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AudioThing Wave Box

AudioThing Wave Box

4.5 4.5 out of 5, based on 1 Review

No-frills wave shaping to the masses.


5th October 2017

AudioThing Wave Box by diogo_c

AudioThing Wave Box

Plug-In: Wave Box
Developer: AudioThing
Requirements: AAX/AU/VST host on Mac (10.7+) or Windows (XP-SP2+)
Price: $49 (MSRP - demo available)
DRM: Unique activation file

The scope: Upcoming developer AudioThing presents Wave Box, a powerful wave shaper with some nifty modulation options. At its core there are two wave shapers with six different shaping functions and amount control. These waves hapers can be symmetrical or asymmetrical. They can be mixed through a bias control, which acts as a threshold, and dynamic range of the resulting sound can be determined with the ceiling slider. Two syncable LFOs with variable rate, four destinations (Bias, Ceiling, Curve 1 or 2) and six waveforms are provided, along with an envelope follower with attack/release settings and the same possible destination of the LFOs. Both the LFOs and the envelope follower have their own bipolar (-100 to +100%) amount control. Lastly there’s an output section with input/output trims, a dry/wet knob, a hard clip button which enables an output limiter and four oversampling options up to 16x to avoid aliasing. Overall this is not a plug-in that is flooded with features, it does only a handful of things but does them very well.

Sound quality: Wave Box is quite a fun plug-in to play with, it sounds very good once the proper settings are dialed and can really turn around a sound. Needless to say that “good” here is totally subjective, and as far as wave shapers goes that can mean a subtle tube-like enhancement or extreme distortion. It can add that extra edge that a sound needs to cut through a mix or add that grungy overdriven fuzzy tones and as expected it’s great over-the-top distortion. It can also act as a sort of bit-crusher, sonically it gets in the same ballpark with the “floor” shape followed by a set of filters with steep slopes. In this regard, running it through a cabinet simulator also wields good results and having your favourite parametric EQ right after it is also a good idea. It’s range of use is quite good, it will work well for supercharged electronic sounds, to add an extra bite for acoustic sources or to completely obliterate things when required, which can be useful not only on music production but also on sound design.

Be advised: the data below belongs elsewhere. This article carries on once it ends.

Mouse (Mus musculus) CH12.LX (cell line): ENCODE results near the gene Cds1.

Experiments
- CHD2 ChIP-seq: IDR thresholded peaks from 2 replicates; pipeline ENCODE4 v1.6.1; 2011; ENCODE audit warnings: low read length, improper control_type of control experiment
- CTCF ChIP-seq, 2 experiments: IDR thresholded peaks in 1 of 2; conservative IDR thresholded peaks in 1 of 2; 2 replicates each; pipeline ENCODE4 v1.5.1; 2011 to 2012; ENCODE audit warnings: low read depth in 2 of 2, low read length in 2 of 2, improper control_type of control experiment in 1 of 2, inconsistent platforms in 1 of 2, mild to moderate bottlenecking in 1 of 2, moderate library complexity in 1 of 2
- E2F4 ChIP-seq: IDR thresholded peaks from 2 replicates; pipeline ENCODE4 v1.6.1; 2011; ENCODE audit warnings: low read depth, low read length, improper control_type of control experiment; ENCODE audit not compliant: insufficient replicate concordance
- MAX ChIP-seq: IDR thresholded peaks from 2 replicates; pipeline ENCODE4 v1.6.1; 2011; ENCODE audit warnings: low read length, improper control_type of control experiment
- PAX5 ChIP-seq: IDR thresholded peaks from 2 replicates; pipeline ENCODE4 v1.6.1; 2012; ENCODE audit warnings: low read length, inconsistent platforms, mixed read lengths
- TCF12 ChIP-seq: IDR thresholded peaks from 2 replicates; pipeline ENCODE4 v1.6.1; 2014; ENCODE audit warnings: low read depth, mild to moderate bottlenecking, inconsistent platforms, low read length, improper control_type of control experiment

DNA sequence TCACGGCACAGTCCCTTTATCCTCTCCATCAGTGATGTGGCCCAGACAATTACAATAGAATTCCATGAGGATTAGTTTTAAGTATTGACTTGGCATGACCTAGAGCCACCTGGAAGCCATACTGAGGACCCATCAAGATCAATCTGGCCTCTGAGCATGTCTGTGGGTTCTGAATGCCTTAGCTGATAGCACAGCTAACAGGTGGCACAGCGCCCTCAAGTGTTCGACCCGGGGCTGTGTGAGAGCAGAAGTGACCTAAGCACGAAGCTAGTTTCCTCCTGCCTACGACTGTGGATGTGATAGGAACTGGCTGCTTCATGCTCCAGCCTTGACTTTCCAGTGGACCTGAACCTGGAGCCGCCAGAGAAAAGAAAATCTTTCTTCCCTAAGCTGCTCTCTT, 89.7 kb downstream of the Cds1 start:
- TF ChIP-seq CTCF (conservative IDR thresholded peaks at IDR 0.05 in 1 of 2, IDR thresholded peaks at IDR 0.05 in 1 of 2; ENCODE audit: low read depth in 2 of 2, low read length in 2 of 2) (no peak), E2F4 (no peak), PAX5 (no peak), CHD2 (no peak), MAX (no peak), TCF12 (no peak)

Ease of use: A relatively easy to use plug-in, with a clean, unobstructed interface, and perhaps the only difficult aspect here is the process of wave shaping as a whole rather than the plug-in itself. Wave Box isn’t bloated with features, it shouldn’t take long to figure out with all the controls, but it will probably take some time to get acquainted with the “shaping functions” section, which is what does the heavy lifting and it can transform the sound on many ways, from very subtle to extremely drastic. There are also 30 presets to showcase most of its capabilities, handy “random” button for when creativity falls short, and also a six-page PDF to explain all the controls. In terms of resource consumption Wave Box does really well, demanding very little from the CPU and running with zero added latency. It’s quite efficient even when oversampling is used, so basically any recent computer can run as many instances as desired.